Accommodations properties in Australia carry star ratings given by AAA Tourism, which has been awarding ratings since the 1950s. This independent assessment is based on facilities, amenities, maintenance, and cleanliness. Ratings run from one to five stars. Stars are featured in AAA Tourism guides, and recent research shows 70% of travelers use the star ratings when choosing their accommodations (these star ratings are noted using asterisks). The rating scheme covers over 18,000 accommodations throughout every state and territory.
It's a rare hotel room that does not have air-conditioning for heating and cooling, a telephone, a color TV, a clock radio, a minifridge (if not a minibar), an iron and ironing board, and self-serve coffee and tea. Private bathrooms are standard, although they often have only a shower, not a tub.
The largest hotel group in Australia is the French chain Accor, which has more than 100 properties (that's about 15,000 rooms) under its Sofitel, Novotel, Mercure, All Seasons, Ibis, and Formule 1 brands. Many other international chains, such as Marriott, Sheraton, and Hilton, have properties in Australia.
Serviced apartments are favored by many Aussie families and business travelers. You get a fully furnished apartment with one, two, or three bedrooms, a living room, a kitchen or kitchenette, a laundry, and often two bathrooms -- in other words, all the facilities of a hotel suite and more, often for less than the cost of a four-star hotel room. (Not every apartment kitchen has a dishwasher, so check if that's important to you.) A nice two-bedroom apartment's cost can vary a night, depending on your location and the season. Australia's apartment inventory is enormous and ranges from clean and comfortable, if a little dated, to luxurious. Most apartments can be rented for 1 night, especially in cities, but in popular vacation spots, some proprietors will insist on a minimum 3-night stay, or even a week in high season.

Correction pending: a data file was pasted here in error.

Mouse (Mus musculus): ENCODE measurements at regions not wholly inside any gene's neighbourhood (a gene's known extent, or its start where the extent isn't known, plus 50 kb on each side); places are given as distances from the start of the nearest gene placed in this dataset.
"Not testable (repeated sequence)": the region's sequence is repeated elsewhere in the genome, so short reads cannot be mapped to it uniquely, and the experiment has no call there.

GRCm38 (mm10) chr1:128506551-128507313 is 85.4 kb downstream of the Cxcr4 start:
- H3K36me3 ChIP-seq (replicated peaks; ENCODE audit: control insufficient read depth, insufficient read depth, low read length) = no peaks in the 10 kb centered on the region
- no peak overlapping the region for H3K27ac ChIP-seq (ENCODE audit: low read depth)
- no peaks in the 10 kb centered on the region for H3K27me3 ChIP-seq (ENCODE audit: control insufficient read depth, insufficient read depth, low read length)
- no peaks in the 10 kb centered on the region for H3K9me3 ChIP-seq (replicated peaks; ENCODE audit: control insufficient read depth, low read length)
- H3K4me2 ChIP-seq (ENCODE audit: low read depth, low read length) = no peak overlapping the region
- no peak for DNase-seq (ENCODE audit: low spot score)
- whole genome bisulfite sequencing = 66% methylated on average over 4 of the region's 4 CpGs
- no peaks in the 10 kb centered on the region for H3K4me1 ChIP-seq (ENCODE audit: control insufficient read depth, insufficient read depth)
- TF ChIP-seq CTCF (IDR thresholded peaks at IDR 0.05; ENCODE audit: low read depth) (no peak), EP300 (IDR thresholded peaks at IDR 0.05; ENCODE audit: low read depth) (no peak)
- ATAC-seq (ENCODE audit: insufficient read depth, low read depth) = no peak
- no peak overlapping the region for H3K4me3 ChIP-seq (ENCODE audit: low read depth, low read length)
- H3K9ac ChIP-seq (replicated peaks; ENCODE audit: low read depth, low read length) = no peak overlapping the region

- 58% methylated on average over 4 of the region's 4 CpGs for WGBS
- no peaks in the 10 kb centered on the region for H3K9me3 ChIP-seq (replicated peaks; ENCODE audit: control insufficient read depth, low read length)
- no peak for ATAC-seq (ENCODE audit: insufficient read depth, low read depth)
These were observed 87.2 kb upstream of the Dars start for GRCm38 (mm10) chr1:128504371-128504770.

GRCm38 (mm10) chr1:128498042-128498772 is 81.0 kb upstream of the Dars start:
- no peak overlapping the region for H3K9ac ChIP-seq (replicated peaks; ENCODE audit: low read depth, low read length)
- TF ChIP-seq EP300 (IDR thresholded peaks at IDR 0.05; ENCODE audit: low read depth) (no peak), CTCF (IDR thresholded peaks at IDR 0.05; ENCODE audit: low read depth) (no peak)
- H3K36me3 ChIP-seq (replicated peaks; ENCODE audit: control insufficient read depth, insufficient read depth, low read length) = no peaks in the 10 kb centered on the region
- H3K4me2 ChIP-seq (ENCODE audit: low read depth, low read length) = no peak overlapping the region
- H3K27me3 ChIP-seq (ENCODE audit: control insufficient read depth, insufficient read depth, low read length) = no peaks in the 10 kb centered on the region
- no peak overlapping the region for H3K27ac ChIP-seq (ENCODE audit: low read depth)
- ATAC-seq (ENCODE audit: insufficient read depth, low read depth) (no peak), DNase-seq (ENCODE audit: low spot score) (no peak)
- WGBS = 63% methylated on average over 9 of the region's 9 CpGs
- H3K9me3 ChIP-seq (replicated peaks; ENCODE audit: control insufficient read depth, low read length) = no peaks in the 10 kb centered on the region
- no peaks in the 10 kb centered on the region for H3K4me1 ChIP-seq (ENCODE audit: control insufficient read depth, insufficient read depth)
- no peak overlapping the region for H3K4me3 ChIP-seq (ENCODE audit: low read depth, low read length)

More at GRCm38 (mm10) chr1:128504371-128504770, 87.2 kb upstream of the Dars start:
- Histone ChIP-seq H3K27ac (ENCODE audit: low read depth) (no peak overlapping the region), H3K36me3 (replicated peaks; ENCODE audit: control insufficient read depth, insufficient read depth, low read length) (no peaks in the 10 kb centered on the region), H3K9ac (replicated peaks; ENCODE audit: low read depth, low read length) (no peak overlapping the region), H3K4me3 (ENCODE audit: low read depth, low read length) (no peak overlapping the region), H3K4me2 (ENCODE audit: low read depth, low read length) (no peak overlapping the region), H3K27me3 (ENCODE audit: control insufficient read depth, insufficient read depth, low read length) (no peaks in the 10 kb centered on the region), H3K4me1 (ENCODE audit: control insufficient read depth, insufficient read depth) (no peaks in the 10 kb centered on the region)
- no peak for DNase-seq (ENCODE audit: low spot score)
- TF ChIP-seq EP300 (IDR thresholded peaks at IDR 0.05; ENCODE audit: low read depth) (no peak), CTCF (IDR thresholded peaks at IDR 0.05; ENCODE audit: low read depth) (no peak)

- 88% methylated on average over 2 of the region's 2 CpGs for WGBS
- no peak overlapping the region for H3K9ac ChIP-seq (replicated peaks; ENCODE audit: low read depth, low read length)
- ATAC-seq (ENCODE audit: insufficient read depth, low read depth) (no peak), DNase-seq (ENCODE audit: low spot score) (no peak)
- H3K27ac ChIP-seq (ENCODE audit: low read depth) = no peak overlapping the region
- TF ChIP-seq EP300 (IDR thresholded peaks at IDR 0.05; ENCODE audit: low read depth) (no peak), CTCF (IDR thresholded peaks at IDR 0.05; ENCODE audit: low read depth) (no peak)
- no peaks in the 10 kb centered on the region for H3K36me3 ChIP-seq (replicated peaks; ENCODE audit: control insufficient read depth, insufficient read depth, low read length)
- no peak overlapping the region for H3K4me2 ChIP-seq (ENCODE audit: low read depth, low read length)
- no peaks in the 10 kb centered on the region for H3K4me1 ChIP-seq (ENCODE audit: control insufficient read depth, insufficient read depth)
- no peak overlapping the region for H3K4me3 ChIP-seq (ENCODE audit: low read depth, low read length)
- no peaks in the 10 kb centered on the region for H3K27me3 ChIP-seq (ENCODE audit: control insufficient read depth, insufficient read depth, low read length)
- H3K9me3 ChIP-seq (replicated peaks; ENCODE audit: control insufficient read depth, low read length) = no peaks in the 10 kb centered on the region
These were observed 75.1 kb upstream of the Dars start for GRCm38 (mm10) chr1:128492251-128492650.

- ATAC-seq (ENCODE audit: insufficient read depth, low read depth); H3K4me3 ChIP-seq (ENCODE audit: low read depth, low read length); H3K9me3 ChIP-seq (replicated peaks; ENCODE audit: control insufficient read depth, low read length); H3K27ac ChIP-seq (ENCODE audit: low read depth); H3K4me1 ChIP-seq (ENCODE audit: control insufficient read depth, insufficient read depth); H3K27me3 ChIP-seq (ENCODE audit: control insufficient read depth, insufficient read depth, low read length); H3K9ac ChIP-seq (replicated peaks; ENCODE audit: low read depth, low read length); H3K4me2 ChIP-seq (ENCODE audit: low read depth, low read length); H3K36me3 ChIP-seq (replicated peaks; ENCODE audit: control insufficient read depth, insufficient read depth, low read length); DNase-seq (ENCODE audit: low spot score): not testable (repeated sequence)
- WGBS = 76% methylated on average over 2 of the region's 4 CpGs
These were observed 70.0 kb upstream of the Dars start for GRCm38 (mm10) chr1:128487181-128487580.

Medina Serviced Apartments (tel. 1300/633 462 in Australia, or 02/9356 5061; www.medina.com.au) has a chain of 23 midrange to upscale properties in Sydney, Melbourne, Brisbane, Canberra, Adelaide, Perth, and Darwin. Australia's biggest apartment chain, with more than 110 properties, is Quest Serviced Apartments (tel. 1800/334 033 in Australia or 03/9645 8357; www.questapartments.com.au). It has apartments in every state and territory.
Motels & Motor Inns
Australia's plentiful motels are neat and clean, if often a little dated. You can count on them to provide air-conditioning, a telephone, a color TV, a clock radio, a minifridge or minibar, and self-serve tea and coffee. Most have only showers, not bathtubs. Some have restaurants attached, and many have swimming pools. Motor inns offer a greater range of facilities and a generally higher standard of rooms than motels.
Bed & Breakfasts
B&Bs are cheap and plentiful in Australia. It is easy to find charming rooms at a good price for a double. Bathroom facilities are often shared, although more properties now offer private, if not always en-suite (attached), bathrooms.